Published on: November 26th, 2020 • Duration: 51 minutes
In this second episode of Quinton Mathews series of interviews exploring the issue of white-collar crime’s effects on markets and society, he sits down with former SEC prosecutor Jordan A. Thomas, now chair of the whistleblower representation practice and one the main architects of the SEC’s whistleblower program. Together they examine how the SEC operates with a specific focus on the whistleblower program, the merits and shortcomings of this program, and Thomas’s current legal practice helping whistleblowers get their just rewards. In this second episode Mathews shifts his focus from identifying the problem of white-collar crime to examining what is already being done to fix the problem and potential ways to improve our efforts. Thomas argues one of the best ways for regulators like the SEC to manage the near impossible task of stamping out white-collar crime is to receive tips from whistleblowers. Without these tips, there often isn’t enough evidence to open investigations until well after the house of cards has come tumbling down and shareholders have already been left out to dry. Since it began in 2012, the SEC whistleblower program has resulted in the uncovering of hundreds of instances of potential wrongdoing and billions of dollars in sanctions on companies. Filmed on November 2, 2020.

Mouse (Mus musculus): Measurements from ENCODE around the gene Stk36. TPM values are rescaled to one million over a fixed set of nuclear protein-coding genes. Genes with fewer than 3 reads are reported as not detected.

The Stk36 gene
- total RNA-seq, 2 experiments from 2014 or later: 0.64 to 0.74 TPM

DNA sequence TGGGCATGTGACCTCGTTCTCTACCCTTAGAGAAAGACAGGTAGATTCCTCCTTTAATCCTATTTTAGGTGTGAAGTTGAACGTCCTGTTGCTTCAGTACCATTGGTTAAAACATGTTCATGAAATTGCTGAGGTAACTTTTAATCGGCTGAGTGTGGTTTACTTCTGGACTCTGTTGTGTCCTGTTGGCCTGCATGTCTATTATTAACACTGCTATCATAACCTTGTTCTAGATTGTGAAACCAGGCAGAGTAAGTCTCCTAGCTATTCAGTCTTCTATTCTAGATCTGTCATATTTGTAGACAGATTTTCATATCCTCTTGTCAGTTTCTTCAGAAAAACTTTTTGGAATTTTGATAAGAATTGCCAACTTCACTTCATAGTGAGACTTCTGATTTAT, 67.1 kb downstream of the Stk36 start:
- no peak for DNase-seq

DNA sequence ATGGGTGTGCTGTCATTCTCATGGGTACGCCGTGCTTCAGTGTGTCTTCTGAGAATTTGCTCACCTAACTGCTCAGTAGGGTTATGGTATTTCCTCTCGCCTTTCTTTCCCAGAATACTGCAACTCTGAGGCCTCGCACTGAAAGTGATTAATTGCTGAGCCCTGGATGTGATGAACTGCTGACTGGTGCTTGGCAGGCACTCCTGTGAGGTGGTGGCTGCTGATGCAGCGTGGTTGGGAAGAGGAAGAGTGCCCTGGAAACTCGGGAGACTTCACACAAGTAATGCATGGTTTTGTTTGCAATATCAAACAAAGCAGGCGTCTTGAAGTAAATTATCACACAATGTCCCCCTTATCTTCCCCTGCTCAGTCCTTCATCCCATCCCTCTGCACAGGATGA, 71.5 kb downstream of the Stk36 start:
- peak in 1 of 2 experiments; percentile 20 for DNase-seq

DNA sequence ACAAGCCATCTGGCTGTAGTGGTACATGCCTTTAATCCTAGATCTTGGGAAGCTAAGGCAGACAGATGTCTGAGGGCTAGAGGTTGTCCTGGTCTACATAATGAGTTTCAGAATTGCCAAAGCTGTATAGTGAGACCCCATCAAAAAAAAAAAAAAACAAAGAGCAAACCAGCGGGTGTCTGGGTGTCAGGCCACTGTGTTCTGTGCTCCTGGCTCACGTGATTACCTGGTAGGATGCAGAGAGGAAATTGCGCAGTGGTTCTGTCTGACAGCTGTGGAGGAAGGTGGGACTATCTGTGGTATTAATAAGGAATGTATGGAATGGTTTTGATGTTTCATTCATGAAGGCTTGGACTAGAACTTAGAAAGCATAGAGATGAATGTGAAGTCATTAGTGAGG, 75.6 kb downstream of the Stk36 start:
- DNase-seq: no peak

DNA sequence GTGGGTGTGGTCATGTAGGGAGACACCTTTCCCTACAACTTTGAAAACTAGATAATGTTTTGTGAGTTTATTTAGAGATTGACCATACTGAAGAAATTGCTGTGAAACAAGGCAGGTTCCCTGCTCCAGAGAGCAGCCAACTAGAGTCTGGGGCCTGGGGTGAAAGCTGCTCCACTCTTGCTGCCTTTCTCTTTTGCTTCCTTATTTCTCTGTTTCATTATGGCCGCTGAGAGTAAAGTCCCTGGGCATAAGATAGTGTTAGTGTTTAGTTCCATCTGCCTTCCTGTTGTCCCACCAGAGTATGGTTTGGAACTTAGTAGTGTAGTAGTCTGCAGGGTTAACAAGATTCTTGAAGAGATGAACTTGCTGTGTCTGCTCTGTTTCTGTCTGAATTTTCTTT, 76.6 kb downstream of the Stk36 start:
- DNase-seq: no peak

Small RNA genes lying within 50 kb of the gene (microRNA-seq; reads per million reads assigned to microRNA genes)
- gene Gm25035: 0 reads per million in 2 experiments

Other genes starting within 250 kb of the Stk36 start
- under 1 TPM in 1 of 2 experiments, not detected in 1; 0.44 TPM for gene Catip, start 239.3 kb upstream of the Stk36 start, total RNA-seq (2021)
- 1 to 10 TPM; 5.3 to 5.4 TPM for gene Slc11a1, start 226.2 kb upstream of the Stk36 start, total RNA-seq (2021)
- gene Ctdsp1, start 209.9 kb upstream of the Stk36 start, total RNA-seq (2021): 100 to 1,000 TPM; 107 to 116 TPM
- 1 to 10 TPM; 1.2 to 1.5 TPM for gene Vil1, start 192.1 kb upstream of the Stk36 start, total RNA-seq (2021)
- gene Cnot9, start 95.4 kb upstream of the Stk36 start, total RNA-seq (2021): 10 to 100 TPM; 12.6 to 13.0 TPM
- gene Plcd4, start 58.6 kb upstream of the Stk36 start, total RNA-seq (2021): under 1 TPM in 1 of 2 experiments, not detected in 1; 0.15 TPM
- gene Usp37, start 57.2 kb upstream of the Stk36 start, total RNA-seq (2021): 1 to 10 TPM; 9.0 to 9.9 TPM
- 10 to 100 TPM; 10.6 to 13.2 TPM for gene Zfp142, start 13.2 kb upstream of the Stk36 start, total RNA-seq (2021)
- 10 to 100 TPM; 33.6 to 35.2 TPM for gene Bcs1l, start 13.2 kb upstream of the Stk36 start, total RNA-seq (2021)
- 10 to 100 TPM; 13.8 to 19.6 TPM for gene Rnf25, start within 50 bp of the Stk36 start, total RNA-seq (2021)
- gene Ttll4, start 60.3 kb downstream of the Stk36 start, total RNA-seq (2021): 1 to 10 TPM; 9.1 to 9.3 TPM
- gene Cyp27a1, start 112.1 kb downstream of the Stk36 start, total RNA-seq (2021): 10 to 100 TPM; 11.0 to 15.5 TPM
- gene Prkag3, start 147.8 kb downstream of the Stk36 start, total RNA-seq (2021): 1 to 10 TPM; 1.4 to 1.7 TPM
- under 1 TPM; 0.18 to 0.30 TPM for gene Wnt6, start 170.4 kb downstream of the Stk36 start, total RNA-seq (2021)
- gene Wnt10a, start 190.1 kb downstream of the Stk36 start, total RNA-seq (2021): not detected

Key Learnings: The SEC whistleblower program has been successful in helping regulators uncover wrongdoing, but it alone is clearly not enough of a deterrent. Changes to standards have recently made it harder for short sellers to win claims if only supplying public information. Corporate insiders are much more likely to find success through this program.